Beyond Websites: How Hoteliers Can Make All Online Content Accessible

Hotel website accessibility standards

The Americans with Disabilities Act (ADA) was signed into law by President George H.W. Bush in 1990 to provide people with disabilities sufficient access to public areas. When this law was passed, the World Wide Web wasn’t as accessible to the public. Given the ubiquity of the internet in society, Congress and the courts have extended the ADA to address websites and web applications.

While the hotel and lodging industry understands the importance of website accessibility, many hoteliers don’t have a clear understanding of compliance requirements for web content. The good news is that there is a “primer” on web accessibility in the form of voluntary guidelines hotels can follow for developing more accessible websites.

These guidelines, known as the Web Content Accessibility Guidelines (WCAG), include four key principles – perceivable, operable, understandable, and robust – designed to make web content more accessible for the disabled.

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  1. Perceivable

Perceivable refers to how usable web content is and how it affects a user’s ability to find and process information on a website. To be perceivable, hotel pages should provide text alternatives to non-text content, add captions for videos and ensure that content is readable by contrasting images and text.

  1. Operable

Under WCAG guidelines, operable means ensuring that the functionality of a web page does not impact a visitor’s ability to navigate and use the site. Tips for increasing usability of a web page include making sure website functionality can be navigated by keyboard, provide a “skip navigation” button for visitors using a text reader, avoid flashing images and clearly label pages to help users understand where they are on the website.

  1. Understandable

The aim of the understandable category is to ensure that website visitors are able to read, interpret, and comprehend all information and navigation online. To do this, web pages should make navigation consistent, make text content readable through larger fonts and color contrast, ensure that website content loads consistently and compose error messages that include a clear explanation and direction for correcting it.

  1. Robust

The robust section essentially means that the code used to build a website should function in the most common web browsers, so the content displays properly for all users. In order to be robust, make sure web code follows current standards, use standard HTML tags and test a website with all leading web browsers, search engine crawlers, screen readers and assistive technologies to ensure compatibility.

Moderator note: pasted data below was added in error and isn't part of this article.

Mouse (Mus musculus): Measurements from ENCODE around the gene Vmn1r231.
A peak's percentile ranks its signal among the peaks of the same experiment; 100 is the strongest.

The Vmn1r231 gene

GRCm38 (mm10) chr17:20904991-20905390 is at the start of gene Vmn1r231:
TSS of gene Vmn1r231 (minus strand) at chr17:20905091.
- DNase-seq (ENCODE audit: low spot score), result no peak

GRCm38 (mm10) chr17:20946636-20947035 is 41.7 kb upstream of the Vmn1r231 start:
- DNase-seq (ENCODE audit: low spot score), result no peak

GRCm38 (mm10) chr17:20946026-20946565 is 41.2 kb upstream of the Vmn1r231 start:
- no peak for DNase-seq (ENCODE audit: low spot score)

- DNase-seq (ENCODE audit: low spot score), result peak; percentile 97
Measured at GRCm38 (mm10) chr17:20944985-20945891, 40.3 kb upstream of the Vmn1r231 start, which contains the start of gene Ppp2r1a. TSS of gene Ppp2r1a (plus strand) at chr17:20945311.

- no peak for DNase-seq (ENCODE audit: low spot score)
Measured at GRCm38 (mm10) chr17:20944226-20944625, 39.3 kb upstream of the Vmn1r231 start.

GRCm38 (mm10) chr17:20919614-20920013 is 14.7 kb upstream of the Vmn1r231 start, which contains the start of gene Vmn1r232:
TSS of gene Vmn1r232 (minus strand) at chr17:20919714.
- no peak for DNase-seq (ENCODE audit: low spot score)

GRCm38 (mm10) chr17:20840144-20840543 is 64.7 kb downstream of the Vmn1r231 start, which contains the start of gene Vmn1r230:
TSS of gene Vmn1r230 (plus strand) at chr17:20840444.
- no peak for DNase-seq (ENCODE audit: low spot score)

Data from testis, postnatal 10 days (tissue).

With these WCAG 2.0 guidelines in mind, hotels should not only consider the accessibility of their primary website but also other less obvious web content and applications. For example, video content, increasingly being used by hotel brands for content marketing, should be assessed for ADA compliance. This is becoming more relevant as recent ADA cases have begun to address video, requiring it to be understood by visually impaired individuals through adequate written descriptions of voiced content and also by the hearing impaired using appropriate sub-titles.

Hoteliers should also make accessible digital collateral and marketing content including digital brochures, directories, publications, and menus. If this content exists in a form like a PDF, it must still be accessible. Common PDF issues include images missing ALT text, language settings, illogical reading order and tables with no defined header. Alternative compliant web software can be used instead of a PDF to provide this type of content to users and easily meet WCAG standards.

Finally, hotel and lodging websites should contain clear descriptions of the accessibility features of their properties. This means providing information about the specific accessibility features of guest rooms and public areas in order to allow a disabled guest who visits the website the ability to determine whether or not the hotel can meet their individual needs. Hotels can effectively provide all this information through an ADA landing page that describes the accessibility features of rooms, amenities and services.

With over 40 million people living with a disability in the U.S., according to the U.S. Census, every hotelier should consider their efforts to provide accessible websites and web content to disabled travelers. ADA compliance provides an opportunity for hotels to ensure that guests with disabilities can select accommodations that meet their needs and to provide the best possible experience online and on property for these guests.

 

 

 

 

 

 

 

 

 

 

 

 

 

 

 

 

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